Yesterday's bid by 15 states asking a federal court to block U.S. EPA's landmark Clean Power Plan contained little new information about their objections to the rule.
But it did illuminate a key aspect of their legal strategy: retaining the same three Republican-appointed judges who considered an earlier, premature challenge to the regulations before they were finalized.
Led by West Virginia, the states yesterday asked the U.S. Court of Appeals for the District of Columbia Circuit to take the unusual step of granting an emergency stay of the landmark greenhouse gas standards for power plants, which would put the rules on hold pending the resolution of litigation (EnergyWire, Aug. 14).
The D.C. Circuit typically doesn't entertain challenges to Clean Air Act regulations before they are published in the Federal Register. The Clean Power Plan has yet to be published, leading supporters of the regulations to criticize the latest attempt by critics to bypass the usual judicial review process.
But from a legal strategy perspective, the most important document filed at the D.C. Circuit yesterday may not have been the stay request but a motion to consolidate the new filing with a previous D.C. Circuit case on the greenhouse gas rules when they were in their proposal stage.
If the D.C. Circuit agrees to consolidate the two cases -- and there is significant disagreement about whether it would -- that may preserve the three-judge panel that heard the earlier case.
The states were explicit in their desire for those three judges.
"In short, considerations of judicial efficiency militate strongly against requiring a new panel to become familiar with these arguments. ... The Murray and West Virginia panel is by far the best positioned to rule on the Emergency Petition within the requested timeframe," they wrote, referring to the earlier cases.
The judges who considered the previous challenge from the Ohio-based Murray Energy Corp. and more than a dozen states were Brett Kavanaugh, Thomas Griffith and Karen Henderson. All three were appointed by Republican presidents, and Kavanaugh, in particular, has a track record of ruling against EPA in high-profile cases.
Those judges rejected the early challenge on procedural grounds, holding that the states and industry groups could not challenge a rule before it is finalized (Greenwire, June 9).
But they didn't delve into the merits of the challengers' claims -- including whether EPA has authority to issue the regulations under Section 111(d) of the Clean Air Act because the agency has already regulated power plants under another part of the law; whether EPA's mandates reach too far beyond the "fence line" of power plants; and whether they unconstitutionally infringe on states' rights.
And some court watchers believe the judges may be receptive to those arguments.
"It's a pretty favorable panel for them," said Justin Pidot, a former Justice Department environmental attorney who is now a professor at the Sturm College of Law at the University of Denver. "It's not surprising they are trying to keep it. It's certainly part of their strategy."
Environmental groups have strongly opposed efforts to retain that three-judge panel for any future litigation on the Clean Power Plan, which would cut carbon dioxide emissions by 32 percent from 2005 levels by 2030.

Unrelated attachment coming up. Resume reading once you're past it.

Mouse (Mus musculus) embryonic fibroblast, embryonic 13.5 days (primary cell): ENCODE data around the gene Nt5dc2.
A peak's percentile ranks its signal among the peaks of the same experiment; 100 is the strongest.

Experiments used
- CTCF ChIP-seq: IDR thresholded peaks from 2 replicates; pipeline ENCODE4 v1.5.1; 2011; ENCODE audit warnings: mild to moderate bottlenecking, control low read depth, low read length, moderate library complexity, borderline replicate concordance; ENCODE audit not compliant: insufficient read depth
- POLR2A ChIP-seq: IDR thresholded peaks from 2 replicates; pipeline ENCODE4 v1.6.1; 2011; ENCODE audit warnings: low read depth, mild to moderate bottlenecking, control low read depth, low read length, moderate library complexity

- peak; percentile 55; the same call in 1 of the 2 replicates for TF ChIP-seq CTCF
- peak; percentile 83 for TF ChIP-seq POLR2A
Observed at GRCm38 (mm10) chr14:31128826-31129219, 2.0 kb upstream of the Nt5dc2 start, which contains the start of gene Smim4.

However, the D.C. Circuit's procedural rules are very unclear about whether and when the same three-judge panel is assigned to new cases. In short, the court has a great deal of discretion on the matter.
Willy Jay, a former Justice Department attorney now at the firm Goodwin Procter, said there have been instances where a case has been before the D.C. Circuit, then returns later and merits the same panel of judges. But that's not necessarily the norm, he said.
A key issue is how much time and effort the previous three-judge panel -- Kavanaugh, Henderson and Griffith -- spent learning the issues presented in the earlier case. If it was extensive, even though they didn't discuss them in their ruling, that could warrant their assignment to the new case.
"Only the court knows how much time it spent familiarizing itself with the merits as opposed to the jurisdictional issues," Jay said.
It's important to note, however, that stay and consolidation motions, like those filed by the states yesterday, usually go before a special panel of three judges who review motions pending in all cases before the D.C. Circuit. That panel is typically not the same three judges who then consider the full proceedings on the case.
While the previous panel didn't engage with the main legal arguments presented in their ruling, there is some indication that one of those judges would be receptive to issuing a stay while the litigation plays out.
In her concurring opinion, Henderson wrote that she believed a law called the All Writs Act grants the court broad authority to step in and block regulations in unusual circumstances. West Virginia and the challenging states' emergency stay petition filed yesterday expressly points to the All Writs Act.
Vermont Law School professor Pat Parenteau said Henderson's writing "does indicate that she views the All Writs Act as a broad grant of equitable authority unconstrained by the strict procedural requirements of the Clean Air Act."
"Assuming this petition goes back to the original Murray panel," he added, "her vote could be important."
It is unclear when the court will rule on the stay request or when it will assign a panel to it.
But for now, Jay said, "the wrinkle in this case is the consolidation request."
Click here for the motion.
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